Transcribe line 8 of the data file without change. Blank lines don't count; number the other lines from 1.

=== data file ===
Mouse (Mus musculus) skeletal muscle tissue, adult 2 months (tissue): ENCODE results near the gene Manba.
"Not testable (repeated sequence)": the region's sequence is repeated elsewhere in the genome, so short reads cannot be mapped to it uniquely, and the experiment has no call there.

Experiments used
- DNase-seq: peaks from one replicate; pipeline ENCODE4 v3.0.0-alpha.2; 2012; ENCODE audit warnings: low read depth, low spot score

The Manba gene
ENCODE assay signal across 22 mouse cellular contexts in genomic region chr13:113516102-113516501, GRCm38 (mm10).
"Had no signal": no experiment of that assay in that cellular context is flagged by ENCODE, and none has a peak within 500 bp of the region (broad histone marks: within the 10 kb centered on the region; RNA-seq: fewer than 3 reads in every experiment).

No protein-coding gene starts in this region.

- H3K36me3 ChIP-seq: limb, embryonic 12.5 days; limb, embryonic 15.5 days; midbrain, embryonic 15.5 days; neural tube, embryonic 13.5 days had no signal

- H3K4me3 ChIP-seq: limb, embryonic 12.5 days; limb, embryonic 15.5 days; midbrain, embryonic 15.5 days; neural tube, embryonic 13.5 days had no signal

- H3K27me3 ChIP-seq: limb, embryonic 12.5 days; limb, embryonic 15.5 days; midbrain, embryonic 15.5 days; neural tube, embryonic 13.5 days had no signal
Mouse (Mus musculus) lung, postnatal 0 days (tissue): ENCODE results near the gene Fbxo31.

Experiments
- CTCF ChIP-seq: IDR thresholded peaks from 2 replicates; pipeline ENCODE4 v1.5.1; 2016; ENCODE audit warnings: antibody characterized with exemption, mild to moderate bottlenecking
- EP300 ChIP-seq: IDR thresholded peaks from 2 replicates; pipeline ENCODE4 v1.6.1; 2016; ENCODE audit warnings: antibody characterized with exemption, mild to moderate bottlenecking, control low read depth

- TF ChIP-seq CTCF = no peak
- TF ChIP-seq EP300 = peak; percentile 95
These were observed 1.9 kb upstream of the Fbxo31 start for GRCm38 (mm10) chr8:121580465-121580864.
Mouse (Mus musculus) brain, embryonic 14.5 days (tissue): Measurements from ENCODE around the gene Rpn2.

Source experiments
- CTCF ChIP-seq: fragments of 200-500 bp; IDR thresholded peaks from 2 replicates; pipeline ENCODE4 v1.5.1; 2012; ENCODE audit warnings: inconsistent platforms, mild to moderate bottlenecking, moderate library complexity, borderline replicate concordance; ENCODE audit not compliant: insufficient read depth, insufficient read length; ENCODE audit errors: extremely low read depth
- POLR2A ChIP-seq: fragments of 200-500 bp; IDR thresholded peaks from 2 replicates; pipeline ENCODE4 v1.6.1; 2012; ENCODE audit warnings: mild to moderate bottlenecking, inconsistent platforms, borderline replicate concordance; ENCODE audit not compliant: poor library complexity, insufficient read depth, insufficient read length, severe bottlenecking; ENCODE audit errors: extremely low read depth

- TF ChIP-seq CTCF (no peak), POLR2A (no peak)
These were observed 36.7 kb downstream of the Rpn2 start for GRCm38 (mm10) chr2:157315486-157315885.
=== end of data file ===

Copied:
No protein-coding gene starts in this region.